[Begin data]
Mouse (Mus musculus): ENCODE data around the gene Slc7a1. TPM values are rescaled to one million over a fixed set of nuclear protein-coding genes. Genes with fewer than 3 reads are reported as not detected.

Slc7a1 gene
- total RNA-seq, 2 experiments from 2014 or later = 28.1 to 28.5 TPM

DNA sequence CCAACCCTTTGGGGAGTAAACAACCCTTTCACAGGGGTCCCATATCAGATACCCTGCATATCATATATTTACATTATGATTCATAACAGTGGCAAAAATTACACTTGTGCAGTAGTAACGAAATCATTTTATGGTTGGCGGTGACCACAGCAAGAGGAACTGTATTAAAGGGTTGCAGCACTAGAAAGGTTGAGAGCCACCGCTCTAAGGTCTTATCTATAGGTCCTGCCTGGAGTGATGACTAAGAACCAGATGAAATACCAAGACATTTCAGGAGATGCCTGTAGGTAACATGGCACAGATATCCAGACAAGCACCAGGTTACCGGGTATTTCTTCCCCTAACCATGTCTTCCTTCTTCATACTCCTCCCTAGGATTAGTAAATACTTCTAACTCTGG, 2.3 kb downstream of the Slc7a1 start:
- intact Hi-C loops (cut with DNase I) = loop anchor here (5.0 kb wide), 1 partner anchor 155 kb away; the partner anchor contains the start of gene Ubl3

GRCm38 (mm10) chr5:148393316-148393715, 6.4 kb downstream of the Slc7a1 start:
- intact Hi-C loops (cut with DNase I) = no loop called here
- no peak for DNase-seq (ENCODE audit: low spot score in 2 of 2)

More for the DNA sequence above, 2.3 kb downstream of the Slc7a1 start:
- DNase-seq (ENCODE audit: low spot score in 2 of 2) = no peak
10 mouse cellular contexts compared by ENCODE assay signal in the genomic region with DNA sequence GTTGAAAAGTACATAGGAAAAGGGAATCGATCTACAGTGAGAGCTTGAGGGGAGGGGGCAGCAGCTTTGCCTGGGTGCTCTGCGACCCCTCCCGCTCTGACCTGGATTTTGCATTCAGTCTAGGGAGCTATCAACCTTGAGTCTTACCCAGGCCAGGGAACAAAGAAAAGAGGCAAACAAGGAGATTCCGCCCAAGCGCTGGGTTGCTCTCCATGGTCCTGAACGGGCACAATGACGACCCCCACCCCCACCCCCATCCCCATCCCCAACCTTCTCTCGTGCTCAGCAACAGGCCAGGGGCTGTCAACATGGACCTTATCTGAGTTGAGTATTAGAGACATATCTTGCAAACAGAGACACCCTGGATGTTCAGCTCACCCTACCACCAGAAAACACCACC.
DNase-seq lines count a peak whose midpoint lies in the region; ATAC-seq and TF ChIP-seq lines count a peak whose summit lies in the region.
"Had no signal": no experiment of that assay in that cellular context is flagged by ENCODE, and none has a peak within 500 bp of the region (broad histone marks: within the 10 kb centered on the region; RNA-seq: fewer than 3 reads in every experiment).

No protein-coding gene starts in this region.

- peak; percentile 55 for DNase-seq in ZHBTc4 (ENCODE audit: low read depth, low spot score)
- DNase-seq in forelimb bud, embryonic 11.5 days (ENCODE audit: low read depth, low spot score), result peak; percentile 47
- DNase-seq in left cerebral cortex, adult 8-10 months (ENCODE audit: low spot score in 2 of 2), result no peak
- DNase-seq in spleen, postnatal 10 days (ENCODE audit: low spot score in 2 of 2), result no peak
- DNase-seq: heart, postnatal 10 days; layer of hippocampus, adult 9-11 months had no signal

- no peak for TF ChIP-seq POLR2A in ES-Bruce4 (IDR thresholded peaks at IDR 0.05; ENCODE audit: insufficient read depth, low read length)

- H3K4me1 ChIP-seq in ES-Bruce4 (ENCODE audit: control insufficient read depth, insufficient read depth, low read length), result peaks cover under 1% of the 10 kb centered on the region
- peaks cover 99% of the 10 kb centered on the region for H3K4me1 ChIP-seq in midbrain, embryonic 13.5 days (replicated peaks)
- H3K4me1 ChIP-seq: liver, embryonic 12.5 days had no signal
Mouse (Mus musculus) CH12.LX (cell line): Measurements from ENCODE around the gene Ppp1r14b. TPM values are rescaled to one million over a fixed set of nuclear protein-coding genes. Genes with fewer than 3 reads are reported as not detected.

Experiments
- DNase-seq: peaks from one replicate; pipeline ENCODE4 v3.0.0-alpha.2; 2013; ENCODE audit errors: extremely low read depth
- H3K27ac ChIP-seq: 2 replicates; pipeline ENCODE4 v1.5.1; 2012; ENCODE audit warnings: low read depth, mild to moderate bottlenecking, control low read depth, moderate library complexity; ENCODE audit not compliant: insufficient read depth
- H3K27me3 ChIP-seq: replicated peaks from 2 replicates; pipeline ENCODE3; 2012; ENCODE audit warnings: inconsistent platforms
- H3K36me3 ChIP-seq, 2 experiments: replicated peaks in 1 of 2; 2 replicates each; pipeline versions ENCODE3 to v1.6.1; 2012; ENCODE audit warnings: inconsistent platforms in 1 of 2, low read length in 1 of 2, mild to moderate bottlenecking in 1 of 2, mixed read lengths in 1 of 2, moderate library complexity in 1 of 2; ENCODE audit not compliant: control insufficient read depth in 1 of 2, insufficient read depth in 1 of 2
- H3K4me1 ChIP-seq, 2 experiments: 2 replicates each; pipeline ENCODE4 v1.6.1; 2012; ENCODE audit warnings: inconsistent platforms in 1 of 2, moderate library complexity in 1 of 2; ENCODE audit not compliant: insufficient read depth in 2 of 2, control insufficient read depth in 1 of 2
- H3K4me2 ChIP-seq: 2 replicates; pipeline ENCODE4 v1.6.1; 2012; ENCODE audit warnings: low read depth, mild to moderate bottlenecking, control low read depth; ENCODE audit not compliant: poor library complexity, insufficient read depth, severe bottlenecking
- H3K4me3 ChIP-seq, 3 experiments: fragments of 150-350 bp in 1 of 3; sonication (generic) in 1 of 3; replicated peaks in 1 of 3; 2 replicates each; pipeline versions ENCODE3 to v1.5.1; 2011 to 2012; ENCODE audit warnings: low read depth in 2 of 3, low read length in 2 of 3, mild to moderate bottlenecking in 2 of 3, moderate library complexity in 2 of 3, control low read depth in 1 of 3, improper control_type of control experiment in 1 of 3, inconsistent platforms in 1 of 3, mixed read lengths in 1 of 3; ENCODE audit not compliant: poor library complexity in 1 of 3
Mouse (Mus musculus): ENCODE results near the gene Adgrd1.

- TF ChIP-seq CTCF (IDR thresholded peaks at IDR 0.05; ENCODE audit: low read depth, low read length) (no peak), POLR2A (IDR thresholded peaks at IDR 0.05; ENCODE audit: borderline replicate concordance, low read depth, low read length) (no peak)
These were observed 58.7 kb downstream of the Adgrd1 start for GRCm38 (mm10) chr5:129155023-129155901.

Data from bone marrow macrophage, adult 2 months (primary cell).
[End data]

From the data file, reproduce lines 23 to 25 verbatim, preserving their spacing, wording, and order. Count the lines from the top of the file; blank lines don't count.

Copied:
- H3K4me1 ChIP-seq: liver, embryonic 12.5 days had no signal
Mouse (Mus musculus) CH12.LX (cell line): Measurements from ENCODE around the gene Ppp1r14b. TPM values are rescaled to one million over a fixed set of nuclear protein-coding genes. Genes with fewer than 3 reads are reported as not detected.

Experiments